What a label can do
David Bruce Murray posted this comment in the Canaan thread and it seems worth promoting to the main page, lest the point get overlooked in the mix.
If a group like the Hoppers can create great music on their own, that’s well and good, but the reality is they have no decent distribution plan in place. You either get _The Ride_ from the Hoppers or you don’t get it at all. Maybe they can make just as much profit from direct sales, but are their songs being heard? And if a person in Michigan hears one of their songs by chance and wants to buy a copy, how persistent are they likely to be in chasing down the one website where they can order it?
To the credit of Goss and the Hoppers, they are pursuing some avenues that other groups aren’t. Word Music just released a choral book of songs recorded by the Hoppers with the Hoppers’ name on the front cover to help sell it, arranged and orchestrated by Lari Goss. Several songs from the Ride CD are included.
It seems if Word Music was going to go to all that effort, Word Distribution would have worked out some deal to distribute the independent Ride project as well.
I’m not so sure independent is the best way to go. I think a better solution would be to create music independently, but then use some sort of distribution machine that’s already in place.
As for the Florida Boys, they’ve been needing a guiding hand in the studio for many years. As much as I liked Gene McDonald’s singing and as much as I like Josh Garner’s singing, the group didn’t/hasn’t made a really good recording in terms of production quality since either guy has been with the group. The Homeland stuff had a cheap sound…fake strings on “I’m Forgiven”…and the two Cathedral projects were just about as low budget as you could go. This is not a group that makes particularly good recordings WITH a label’s help, so I’d expect even less if they go it alone.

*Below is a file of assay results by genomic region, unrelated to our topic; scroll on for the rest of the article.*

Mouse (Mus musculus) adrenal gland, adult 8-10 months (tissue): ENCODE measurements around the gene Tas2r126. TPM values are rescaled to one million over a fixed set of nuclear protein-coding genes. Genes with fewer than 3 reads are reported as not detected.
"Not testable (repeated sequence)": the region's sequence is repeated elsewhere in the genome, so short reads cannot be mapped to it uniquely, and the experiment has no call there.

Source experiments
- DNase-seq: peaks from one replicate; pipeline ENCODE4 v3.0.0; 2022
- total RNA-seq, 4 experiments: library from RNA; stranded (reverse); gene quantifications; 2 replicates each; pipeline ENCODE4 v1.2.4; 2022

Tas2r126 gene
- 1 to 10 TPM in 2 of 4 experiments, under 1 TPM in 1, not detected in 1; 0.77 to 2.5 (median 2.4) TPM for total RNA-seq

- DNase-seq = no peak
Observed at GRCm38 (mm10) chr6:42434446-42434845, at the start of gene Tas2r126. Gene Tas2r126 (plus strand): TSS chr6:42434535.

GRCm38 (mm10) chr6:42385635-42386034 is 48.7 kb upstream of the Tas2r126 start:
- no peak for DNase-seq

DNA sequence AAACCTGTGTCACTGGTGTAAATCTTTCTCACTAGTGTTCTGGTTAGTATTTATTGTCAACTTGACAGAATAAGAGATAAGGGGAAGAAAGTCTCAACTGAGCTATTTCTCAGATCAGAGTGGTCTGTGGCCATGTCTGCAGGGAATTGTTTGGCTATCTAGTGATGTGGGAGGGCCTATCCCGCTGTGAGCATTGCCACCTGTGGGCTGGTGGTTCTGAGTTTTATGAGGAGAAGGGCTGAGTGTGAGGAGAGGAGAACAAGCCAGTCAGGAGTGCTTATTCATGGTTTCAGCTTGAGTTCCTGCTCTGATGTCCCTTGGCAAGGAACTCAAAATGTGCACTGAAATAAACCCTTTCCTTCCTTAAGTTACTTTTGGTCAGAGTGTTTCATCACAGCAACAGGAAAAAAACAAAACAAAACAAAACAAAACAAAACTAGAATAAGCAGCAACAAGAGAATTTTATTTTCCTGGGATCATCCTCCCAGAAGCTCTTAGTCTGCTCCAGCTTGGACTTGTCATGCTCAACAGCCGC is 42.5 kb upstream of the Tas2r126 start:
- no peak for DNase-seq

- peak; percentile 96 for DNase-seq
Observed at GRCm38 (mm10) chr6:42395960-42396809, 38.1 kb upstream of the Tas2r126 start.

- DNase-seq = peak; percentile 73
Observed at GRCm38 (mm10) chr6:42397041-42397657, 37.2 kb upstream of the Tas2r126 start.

DBM makes an especially good point about excellent custom recordings never really getting heard because of “custom” distribution. But I would disagree slightly with him and suggest that even for the solid independently produced artists, labels can be good for more than just distribution.
If you want an example of what a new breed of nimble labels are capable of doing for artists who produce good music on their own, look at Janet Paschal’s new hymns project. I’ve just finished listening to it and ll have a review soon but suffice it to say it’s astonishingly good, exemplifying not only that a label brings with it the support of a distribution network for established artists (Paschal’s more recent projects in her post-Spring Hill days have mostly been availabe only on her website) but can also take really talented talent to a new level of accomplishment with the right artistic direction from the record company. Paschal has made excellent records by herself, but in the case of Sounds Like Sunday, she can thank her label for far far more than just distribution help. She got masterful artistic direction (from Wayne Haun, who has produced most of Paschal’s recent work) but also an investment from the label to give the project an artistic reach and stylistic scope (orchestrations, accompaniment, backing vocals, etc) to a degree that a custom recording would likely not have had.Email this Post